Date of Award

2018

Document Type

Dissertation

Degree Name

Doctor of Philosophy

School

School of Education

Program

Counseling Psychology, Ph.D.

First Advisor

Elvin Gabriel

Second Advisor

Carole Woolford-Hunt

Third Advisor

Tevni Grajales

Abstract

Problem

Stereotype threat is something that has plagued the African-American community for decades. However, there is no direct research on the protective factors that could mitigate or exacerbate the effects of stereotype threat on African-Americans. The present study is intended to focus on the relationship between family satisfaction, racial identity, perceived ethnic discrimination and African-American college students’ vulnerability to stereotype threat.

Method

This study used the Family Satisfaction Scale (FSS), The Black Racial Identity Attitude Scale (BRIAS), The Perceived Ethnic Discrimination Questionnaire (PEDQ) and the Stereotype Confirmation Concern Scale (SCCS) to explore the relationships between the four variables. A structural equation model was developed to examine the theoretical model to the empirical model developed from collected data. Four hundred and twenty African-American college students in the United States general population were used for this study.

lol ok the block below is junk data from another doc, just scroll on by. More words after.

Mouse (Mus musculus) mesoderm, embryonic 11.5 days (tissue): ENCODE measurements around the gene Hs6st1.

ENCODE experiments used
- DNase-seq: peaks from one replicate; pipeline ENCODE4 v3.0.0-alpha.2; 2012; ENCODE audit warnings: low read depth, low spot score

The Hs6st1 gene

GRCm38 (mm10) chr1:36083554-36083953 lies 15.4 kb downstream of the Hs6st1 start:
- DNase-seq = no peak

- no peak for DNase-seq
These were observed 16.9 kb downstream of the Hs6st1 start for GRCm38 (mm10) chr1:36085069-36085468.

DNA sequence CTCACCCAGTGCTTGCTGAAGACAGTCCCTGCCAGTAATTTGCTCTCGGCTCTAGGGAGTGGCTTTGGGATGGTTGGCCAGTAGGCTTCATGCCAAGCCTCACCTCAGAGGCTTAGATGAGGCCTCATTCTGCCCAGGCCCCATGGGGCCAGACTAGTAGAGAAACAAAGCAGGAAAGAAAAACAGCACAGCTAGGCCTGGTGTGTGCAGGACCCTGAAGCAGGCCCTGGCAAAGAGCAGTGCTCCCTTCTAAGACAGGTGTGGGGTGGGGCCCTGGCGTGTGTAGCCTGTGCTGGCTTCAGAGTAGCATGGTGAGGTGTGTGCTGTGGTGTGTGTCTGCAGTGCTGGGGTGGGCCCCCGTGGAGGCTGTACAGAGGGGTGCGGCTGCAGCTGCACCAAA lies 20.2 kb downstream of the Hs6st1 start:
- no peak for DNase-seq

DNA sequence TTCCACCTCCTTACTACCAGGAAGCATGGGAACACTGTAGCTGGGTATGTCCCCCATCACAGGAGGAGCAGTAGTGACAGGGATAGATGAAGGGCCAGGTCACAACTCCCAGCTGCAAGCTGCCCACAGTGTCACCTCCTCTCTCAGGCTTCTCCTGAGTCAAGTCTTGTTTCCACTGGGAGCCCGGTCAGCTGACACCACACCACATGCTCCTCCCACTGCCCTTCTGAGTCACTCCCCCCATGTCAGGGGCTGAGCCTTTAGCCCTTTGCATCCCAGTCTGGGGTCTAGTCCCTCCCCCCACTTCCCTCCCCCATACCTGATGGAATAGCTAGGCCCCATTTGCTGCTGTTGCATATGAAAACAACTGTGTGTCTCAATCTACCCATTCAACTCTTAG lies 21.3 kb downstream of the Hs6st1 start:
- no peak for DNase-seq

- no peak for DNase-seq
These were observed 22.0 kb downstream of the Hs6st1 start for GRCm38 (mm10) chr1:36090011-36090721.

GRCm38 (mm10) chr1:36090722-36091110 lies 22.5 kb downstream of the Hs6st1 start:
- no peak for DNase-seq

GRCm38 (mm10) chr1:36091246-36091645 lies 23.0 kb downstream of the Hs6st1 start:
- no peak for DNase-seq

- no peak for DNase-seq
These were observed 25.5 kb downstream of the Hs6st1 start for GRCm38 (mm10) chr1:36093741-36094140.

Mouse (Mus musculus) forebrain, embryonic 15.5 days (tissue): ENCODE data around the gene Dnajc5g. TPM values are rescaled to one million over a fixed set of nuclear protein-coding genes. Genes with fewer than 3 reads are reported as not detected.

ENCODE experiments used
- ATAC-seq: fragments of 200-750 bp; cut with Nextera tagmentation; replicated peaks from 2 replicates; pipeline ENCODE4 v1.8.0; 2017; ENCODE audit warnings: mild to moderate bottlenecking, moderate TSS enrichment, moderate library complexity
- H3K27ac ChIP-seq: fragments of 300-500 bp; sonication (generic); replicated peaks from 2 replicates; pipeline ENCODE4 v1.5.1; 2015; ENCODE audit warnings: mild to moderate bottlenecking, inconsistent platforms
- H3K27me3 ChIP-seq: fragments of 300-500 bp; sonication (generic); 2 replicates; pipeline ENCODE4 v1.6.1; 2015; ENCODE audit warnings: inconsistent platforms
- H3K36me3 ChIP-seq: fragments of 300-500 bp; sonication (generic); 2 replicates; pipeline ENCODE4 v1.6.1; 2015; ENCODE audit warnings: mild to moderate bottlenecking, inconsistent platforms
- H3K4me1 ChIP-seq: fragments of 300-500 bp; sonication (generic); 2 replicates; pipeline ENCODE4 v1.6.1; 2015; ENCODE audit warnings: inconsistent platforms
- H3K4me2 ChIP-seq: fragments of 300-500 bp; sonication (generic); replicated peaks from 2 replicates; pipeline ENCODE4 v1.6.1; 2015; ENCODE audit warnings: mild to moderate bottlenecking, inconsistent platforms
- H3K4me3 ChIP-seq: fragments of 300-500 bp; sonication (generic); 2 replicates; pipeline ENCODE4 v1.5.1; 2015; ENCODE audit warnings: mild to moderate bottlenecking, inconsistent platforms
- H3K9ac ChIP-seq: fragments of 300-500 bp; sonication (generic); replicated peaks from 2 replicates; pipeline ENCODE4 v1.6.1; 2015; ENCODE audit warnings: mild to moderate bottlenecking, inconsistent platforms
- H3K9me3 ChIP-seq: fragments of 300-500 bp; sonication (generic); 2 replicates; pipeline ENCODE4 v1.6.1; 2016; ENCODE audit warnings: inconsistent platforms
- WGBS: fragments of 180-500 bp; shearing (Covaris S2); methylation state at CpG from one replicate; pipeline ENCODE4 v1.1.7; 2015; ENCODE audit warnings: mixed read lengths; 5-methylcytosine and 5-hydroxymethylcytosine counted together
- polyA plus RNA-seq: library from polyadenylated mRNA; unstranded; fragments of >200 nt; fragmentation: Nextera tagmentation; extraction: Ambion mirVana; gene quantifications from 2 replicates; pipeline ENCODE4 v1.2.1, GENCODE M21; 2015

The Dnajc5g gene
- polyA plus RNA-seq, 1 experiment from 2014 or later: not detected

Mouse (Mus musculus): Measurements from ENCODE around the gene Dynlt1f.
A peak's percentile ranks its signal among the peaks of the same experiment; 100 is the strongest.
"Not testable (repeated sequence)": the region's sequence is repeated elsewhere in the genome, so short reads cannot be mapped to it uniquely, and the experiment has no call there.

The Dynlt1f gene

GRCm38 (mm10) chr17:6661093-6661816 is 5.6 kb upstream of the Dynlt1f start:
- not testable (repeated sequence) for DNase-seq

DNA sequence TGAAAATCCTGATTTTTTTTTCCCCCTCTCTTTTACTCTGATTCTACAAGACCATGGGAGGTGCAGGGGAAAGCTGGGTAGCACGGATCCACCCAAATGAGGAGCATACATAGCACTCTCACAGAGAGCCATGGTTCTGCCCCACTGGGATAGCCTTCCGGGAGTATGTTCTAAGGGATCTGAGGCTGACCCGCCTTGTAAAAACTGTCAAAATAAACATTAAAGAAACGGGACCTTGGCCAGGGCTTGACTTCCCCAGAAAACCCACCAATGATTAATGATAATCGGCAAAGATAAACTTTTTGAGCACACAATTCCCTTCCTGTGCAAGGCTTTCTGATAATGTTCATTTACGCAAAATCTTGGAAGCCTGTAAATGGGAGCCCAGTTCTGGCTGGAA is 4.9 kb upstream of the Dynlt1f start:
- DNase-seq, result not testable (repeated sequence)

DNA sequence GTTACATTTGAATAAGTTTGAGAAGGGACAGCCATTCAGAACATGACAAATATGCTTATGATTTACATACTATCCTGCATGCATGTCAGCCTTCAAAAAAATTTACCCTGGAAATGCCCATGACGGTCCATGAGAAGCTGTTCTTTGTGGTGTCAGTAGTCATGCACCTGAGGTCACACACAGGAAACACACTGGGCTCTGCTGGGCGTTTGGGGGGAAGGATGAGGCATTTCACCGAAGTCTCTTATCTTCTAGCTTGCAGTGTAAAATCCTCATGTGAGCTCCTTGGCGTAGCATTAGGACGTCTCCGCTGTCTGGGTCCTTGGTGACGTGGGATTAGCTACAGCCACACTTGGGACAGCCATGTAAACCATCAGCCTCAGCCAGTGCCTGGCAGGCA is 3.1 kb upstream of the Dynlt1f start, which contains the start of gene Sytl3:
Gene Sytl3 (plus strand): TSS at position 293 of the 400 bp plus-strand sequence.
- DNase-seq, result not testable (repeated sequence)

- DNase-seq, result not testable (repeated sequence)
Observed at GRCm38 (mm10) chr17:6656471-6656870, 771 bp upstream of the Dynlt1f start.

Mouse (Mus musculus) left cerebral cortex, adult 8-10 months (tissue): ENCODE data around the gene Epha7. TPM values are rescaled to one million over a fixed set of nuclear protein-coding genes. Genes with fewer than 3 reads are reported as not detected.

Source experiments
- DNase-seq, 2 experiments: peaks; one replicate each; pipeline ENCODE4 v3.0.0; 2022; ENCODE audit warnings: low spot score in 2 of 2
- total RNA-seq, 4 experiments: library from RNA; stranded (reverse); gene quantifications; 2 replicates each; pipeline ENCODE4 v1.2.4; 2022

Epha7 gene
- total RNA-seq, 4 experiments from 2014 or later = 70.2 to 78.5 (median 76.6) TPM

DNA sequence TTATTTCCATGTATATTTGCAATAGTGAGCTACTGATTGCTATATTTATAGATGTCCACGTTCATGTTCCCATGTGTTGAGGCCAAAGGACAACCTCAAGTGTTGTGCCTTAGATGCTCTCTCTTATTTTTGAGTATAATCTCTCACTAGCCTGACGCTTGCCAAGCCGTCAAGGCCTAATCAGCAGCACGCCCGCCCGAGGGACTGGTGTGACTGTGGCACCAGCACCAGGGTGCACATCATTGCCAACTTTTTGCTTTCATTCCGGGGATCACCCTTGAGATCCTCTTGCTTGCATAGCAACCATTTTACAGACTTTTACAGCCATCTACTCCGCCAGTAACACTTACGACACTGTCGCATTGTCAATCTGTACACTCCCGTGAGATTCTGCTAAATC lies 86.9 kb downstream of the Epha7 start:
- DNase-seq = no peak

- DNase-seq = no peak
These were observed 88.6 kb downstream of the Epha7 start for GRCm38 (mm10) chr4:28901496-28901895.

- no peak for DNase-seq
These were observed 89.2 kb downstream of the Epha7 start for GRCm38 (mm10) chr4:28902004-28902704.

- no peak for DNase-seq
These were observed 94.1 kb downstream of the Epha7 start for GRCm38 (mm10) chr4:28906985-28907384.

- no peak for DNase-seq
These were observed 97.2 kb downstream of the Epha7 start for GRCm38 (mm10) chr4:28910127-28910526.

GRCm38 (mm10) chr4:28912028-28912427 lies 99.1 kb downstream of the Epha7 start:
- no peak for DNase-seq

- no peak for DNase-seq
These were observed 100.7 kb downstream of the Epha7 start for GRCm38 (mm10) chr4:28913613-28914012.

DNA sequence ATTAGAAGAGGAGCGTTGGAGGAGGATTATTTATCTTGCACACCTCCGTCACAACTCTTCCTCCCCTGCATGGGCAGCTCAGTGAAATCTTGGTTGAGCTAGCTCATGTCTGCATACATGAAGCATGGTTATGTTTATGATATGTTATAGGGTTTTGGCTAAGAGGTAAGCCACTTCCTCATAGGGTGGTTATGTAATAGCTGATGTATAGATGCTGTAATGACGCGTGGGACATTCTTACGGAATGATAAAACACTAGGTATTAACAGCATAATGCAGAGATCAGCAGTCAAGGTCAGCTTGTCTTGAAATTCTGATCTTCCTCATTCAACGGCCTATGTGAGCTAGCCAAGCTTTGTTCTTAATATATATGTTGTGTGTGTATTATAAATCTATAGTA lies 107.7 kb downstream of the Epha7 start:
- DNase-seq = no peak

Results

The original structural equation model suggested a poor fit with the collected data. The revised model eliminated some pathways and included additional paths based on theory found in the literature. The revised model showed an excellent fit with the data. There were significant relationships between perceived ethnic discrimination (PED), family satisfaction (FS) and stereotype threat. Black racial identity (BRI) was not correlated to stereotype threat in the final model but had a significant relationship with PED. The adjusted model accounted for 78% of variance for Stereotype threat.

Conclusions

The respecified model, based on the hypothesized theoretical model, was supported by findings from this study. The contribution of PED, BRI and FS were validated through statistical significance. The findings indicate that PED and FS have a direct relationship with African-American college students’ vulnerability to stereotype threat. While BRI has an indirect relationship with stereotype threat through PED. These findings have implications for the field of counseling psychology, education, and society’s understanding of protective factors that can impact and mitigate the vulnerability to stereotype threat in the African-American community.

Subject Area

Stereotypes (Social psychology); Race discrimination; African American college students--Race identity; African American families; Vulnerability (Personality trait)

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